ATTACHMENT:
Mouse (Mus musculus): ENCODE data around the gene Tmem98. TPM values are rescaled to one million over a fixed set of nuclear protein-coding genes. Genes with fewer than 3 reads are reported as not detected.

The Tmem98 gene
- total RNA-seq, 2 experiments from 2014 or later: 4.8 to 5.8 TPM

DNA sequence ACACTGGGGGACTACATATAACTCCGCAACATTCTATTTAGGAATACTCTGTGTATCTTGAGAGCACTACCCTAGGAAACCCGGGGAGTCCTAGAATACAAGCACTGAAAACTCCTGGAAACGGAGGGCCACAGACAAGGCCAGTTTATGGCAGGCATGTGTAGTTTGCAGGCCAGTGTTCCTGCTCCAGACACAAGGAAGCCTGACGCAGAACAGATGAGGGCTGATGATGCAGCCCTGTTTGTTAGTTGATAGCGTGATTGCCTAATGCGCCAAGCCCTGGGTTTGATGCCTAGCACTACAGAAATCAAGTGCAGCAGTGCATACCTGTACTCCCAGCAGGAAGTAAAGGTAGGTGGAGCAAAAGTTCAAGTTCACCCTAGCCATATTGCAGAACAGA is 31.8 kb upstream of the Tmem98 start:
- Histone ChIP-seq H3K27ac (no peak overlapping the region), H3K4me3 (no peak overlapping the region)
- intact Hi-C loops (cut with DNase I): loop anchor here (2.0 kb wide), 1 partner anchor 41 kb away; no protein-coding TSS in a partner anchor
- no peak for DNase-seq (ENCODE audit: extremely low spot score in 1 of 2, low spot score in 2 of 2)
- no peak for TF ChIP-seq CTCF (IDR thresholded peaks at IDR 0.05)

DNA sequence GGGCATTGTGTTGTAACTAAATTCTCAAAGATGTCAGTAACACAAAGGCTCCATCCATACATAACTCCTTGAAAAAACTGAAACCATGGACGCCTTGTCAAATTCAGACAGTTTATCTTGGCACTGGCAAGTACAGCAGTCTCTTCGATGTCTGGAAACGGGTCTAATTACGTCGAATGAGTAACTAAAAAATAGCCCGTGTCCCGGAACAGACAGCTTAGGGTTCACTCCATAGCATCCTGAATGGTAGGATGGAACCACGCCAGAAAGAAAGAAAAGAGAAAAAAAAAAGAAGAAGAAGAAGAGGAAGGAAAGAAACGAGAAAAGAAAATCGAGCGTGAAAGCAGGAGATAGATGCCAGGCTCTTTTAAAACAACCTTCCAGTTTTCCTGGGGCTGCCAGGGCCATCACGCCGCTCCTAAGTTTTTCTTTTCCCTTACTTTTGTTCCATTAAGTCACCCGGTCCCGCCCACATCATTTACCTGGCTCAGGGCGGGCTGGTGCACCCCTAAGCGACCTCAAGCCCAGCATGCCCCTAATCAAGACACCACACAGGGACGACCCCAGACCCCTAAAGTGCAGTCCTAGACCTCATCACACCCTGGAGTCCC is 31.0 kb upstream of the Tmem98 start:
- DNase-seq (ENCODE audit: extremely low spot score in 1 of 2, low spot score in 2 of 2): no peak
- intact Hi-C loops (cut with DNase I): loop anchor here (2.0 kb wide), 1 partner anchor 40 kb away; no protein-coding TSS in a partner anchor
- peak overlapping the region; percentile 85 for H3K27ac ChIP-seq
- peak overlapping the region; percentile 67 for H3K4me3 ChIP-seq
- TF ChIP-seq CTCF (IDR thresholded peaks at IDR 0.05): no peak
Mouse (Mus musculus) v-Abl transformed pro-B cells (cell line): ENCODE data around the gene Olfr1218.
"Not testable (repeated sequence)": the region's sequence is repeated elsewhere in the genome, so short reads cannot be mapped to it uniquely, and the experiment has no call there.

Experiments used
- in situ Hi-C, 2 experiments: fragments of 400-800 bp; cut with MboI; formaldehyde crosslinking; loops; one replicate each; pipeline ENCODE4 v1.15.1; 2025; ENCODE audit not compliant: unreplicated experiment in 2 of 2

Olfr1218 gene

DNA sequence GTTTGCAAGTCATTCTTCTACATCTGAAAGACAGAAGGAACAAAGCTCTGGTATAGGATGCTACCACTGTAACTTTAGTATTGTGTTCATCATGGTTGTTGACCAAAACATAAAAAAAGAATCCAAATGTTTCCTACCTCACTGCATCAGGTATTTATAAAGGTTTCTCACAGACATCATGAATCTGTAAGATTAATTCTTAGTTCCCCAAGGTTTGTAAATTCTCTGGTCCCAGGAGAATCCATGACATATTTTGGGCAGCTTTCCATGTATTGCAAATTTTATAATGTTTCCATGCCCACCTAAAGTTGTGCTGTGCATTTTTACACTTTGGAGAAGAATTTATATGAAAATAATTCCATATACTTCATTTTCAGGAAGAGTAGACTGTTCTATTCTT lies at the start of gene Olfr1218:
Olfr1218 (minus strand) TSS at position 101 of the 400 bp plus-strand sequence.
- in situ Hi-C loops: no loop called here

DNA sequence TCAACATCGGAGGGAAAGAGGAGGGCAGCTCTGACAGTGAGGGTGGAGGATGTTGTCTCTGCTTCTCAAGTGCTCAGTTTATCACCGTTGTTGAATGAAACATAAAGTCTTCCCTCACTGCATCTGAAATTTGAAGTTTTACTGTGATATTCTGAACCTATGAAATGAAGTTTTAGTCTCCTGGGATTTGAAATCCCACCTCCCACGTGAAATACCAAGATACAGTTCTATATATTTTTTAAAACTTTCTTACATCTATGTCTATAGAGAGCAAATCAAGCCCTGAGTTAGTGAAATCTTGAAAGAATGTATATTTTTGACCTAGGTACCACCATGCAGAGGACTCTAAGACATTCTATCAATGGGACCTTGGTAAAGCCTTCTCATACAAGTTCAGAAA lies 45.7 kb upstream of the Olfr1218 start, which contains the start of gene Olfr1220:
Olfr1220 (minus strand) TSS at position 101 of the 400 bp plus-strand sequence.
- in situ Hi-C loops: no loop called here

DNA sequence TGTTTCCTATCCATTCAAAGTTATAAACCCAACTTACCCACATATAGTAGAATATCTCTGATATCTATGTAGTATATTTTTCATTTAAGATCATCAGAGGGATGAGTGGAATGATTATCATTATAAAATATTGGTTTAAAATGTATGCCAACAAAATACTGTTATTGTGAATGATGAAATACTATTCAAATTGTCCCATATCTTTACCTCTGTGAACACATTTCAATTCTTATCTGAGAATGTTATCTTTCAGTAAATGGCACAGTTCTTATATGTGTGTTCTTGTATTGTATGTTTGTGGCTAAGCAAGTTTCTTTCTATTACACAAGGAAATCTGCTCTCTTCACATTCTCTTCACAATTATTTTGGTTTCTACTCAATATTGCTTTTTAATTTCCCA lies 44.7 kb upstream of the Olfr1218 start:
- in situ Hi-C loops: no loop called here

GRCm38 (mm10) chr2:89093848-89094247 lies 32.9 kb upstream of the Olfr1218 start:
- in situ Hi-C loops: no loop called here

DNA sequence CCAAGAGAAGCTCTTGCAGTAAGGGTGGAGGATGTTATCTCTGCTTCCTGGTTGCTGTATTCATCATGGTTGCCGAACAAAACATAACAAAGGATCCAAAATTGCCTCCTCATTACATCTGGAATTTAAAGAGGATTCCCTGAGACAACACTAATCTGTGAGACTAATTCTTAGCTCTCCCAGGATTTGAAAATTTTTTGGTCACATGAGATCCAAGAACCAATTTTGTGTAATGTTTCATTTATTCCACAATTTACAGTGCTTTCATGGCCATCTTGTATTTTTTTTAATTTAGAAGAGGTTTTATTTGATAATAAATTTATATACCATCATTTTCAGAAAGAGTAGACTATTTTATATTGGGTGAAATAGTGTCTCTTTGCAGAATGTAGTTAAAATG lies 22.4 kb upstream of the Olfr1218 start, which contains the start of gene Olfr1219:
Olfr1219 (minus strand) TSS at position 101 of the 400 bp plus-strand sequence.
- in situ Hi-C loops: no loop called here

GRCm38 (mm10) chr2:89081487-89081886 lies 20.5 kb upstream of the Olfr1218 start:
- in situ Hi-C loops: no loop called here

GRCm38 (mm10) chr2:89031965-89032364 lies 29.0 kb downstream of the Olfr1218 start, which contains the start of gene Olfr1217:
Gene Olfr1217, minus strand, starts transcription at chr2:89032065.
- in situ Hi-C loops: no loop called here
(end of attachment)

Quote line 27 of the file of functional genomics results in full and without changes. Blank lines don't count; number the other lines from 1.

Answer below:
- in situ Hi-C loops: no loop called here